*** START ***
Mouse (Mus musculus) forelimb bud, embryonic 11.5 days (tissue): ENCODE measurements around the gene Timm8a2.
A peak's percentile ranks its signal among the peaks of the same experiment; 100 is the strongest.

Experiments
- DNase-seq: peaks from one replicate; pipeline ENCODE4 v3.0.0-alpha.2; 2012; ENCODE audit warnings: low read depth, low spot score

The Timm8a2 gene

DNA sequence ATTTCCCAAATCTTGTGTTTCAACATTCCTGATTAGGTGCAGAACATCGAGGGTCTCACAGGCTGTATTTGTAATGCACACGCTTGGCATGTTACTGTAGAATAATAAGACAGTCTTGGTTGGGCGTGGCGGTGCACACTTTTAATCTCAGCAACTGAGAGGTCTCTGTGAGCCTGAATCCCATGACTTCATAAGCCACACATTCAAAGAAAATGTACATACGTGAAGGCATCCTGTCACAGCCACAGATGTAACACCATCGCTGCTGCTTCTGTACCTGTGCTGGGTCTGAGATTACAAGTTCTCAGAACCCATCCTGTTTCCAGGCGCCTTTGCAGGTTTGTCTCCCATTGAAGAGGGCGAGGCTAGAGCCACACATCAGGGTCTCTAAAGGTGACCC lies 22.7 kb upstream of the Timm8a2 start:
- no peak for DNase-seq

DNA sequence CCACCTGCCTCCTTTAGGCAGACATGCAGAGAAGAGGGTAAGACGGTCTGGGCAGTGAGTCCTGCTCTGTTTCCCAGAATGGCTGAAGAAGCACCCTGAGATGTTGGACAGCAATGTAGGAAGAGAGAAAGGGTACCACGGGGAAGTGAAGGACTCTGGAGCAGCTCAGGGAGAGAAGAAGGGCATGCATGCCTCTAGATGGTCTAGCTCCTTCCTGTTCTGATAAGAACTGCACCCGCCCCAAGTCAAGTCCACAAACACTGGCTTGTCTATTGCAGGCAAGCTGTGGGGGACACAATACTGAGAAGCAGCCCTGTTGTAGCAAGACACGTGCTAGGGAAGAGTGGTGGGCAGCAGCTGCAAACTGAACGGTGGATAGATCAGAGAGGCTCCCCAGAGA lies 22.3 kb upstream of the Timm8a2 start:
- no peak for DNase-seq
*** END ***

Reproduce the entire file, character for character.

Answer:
Mouse (Mus musculus) forelimb bud, embryonic 11.5 days (tissue): ENCODE measurements around the gene Timm8a2.
A peak's percentile ranks its signal among the peaks of the same experiment; 100 is the strongest.

Experiments
- DNase-seq: peaks from one replicate; pipeline ENCODE4 v3.0.0-alpha.2; 2012; ENCODE audit warnings: low read depth, low spot score

The Timm8a2 gene

DNA sequence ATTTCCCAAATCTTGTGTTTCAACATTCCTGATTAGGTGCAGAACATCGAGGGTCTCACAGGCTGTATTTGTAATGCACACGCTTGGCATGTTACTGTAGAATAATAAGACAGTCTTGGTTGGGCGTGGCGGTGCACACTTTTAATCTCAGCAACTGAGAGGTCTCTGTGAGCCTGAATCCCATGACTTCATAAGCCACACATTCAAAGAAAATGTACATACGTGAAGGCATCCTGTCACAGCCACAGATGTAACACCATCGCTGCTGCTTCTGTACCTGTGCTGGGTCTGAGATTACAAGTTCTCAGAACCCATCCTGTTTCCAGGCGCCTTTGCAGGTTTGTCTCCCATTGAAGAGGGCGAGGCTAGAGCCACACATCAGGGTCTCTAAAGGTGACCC lies 22.7 kb upstream of the Timm8a2 start:
- no peak for DNase-seq

DNA sequence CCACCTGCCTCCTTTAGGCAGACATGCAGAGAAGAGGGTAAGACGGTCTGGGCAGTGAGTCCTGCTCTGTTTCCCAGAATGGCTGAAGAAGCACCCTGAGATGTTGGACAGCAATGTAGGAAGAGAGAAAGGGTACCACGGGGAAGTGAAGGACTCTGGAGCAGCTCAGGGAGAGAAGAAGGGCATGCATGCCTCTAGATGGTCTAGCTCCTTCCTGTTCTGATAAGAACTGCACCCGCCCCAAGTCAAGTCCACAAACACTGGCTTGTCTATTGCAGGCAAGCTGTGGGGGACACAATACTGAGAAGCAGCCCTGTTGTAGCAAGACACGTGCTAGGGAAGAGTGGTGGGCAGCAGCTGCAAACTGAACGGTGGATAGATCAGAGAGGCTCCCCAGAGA lies 22.3 kb upstream of the Timm8a2 start:
- no peak for DNase-seq